One of my favorite aspects of Murfie is the ability to download my albums in lossless formats. I personally prefer FLAC, but ALAC is an equally great option. I was super excited, then, to hear about our partnership to allow lossless streaming on Sonos and VOCO devices.
Now that I have the ability to stream in full, lossless CD quality, I thought it would be fun to recommend a few albums that are particularly great for lossless listening. This list was put together largely by consulting mixing and mastering insiders. These are albums often used by studio engineers as standards for how a particular genre may sound at peak performance. With that said, grab a good pair of headphones or hook up your Sonos or VOCO and relax!
Sea Change by Beck was mastered by Bob Ludwig, one of the most respected mastering engineers around. In addition to working on Sea Change, Ludwig has worked with over 1300 artists, including the Kronos Quartet, Nirvana, Led Zeppelin, Radiohead and more. Sea Change does a great job of pumping out clear dynamics without falling too far into the trenches of the Loudness War. Particularly of note here are the vocal and drum captures.
Another great piece of work by Bob Ludwig is New Favorite by Alison Krauss + Union Station. This album is noted for great clarity in vocals, maintaining solid, crisp levels for the rest of the sonic space, too. Everything is mixed into a great soft texture that will fill up any room. A lot of the popularity of this album – which charted on Billboard for both Country and Bluegrass categories – comes from the fact that Alison Krauss also appeared on the exceedingly popular O Brother, Where Art Thou? soundtrack the same year as New Favorite debuted.
With over 10 million sales across all albums, Deep Forest is perhaps one of the most popular world music groups around. Their debut self-titled Deep Forest album accounts for nearly a third of those 10 million sales alone. Deep Forest was mastered by Vlado Meller at Sony’s New York studios, and it demonstrates a wide range of sonic qualities, all mastered together as one cohesive unit. If you want some good sounding lossless reverb, this is the album for you. Though the group is still active, the only album to outsell their debut has been 1995’s Boheme, with over 4 million sales worldwide.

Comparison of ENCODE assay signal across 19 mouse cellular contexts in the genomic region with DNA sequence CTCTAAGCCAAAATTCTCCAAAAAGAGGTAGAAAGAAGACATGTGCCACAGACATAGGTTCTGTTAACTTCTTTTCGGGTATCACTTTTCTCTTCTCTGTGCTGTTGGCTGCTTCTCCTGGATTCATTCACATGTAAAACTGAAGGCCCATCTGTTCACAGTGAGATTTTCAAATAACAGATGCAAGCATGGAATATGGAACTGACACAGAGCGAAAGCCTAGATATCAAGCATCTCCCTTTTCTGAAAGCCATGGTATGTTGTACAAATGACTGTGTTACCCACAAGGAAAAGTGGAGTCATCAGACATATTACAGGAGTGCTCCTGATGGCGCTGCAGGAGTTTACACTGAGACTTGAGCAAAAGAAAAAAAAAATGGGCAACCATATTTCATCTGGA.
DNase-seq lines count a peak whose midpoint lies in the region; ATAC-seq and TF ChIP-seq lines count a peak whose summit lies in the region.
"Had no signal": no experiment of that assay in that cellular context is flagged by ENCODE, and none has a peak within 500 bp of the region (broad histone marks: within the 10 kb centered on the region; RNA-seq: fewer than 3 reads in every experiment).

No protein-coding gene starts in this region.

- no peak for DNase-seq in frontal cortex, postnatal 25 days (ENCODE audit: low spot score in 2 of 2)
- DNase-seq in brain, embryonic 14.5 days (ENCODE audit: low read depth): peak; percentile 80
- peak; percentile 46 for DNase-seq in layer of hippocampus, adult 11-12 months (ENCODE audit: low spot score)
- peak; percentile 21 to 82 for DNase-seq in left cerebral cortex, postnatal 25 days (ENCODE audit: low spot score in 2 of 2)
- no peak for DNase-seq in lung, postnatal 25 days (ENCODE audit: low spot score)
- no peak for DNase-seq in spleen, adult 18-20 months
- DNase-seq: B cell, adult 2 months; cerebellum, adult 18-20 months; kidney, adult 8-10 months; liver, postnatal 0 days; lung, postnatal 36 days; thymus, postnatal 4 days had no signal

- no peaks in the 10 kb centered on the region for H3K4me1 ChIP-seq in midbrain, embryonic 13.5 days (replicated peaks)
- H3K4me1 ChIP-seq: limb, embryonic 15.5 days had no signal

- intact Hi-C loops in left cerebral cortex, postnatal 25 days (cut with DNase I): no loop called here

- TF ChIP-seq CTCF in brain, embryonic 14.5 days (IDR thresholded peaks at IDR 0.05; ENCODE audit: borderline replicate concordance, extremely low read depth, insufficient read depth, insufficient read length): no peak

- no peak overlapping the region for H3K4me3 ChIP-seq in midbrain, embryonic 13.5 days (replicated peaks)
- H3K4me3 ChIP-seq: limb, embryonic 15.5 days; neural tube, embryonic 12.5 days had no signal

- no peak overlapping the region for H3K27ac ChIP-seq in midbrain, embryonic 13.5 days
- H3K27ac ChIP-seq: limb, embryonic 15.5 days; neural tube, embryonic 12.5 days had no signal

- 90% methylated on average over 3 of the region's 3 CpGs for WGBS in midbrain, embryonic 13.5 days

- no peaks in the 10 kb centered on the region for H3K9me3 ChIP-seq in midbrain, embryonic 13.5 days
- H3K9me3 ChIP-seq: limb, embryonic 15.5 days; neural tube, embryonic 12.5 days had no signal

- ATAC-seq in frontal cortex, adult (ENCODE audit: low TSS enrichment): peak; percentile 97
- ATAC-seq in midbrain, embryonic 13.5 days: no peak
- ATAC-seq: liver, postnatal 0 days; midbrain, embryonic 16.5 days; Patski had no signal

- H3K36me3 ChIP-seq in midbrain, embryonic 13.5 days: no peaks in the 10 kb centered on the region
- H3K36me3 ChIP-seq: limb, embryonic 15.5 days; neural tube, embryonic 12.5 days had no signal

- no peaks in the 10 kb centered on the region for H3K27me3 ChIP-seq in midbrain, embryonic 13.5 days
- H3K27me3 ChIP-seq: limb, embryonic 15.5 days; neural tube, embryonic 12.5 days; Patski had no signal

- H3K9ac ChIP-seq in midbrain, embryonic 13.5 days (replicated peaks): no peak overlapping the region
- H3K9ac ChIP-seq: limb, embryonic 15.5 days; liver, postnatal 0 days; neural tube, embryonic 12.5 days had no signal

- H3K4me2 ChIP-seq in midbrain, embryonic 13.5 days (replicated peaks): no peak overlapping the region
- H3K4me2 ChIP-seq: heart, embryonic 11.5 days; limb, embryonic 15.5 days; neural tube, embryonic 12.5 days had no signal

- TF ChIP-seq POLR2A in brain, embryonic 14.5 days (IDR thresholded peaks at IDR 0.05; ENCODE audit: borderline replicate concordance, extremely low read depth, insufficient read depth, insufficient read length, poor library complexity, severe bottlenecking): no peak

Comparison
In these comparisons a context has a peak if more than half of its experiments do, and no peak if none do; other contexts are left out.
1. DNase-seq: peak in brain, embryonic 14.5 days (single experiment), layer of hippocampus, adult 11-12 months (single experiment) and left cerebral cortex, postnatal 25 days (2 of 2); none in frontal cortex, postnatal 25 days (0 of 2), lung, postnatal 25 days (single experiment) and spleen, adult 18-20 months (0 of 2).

George Duke was a master and pioneer of the keyboard, dominating the world of jazz, as well as mainstream music. Unfortunately, Duke passed away earlier this month, but his legacy is huge to say the least. Many of Duke’s newer recordings were mastered by John Vestman and mixed by Erik Zobler, and are used as reference discs for how keyboards should sound. Duke’s solid arrangements make for very clear, wide recordings that sound great on headphones or high-end systems. I personally recommend Cool, Is Love Enough? and Dukey Treats.
Now that you have some of my picks for lossless listening, I’d like to hear yours! What album(s) do you think sound the best, particularly in a lossless format? Leave a comment below, and we’ll give it a spin at Murfie HQ.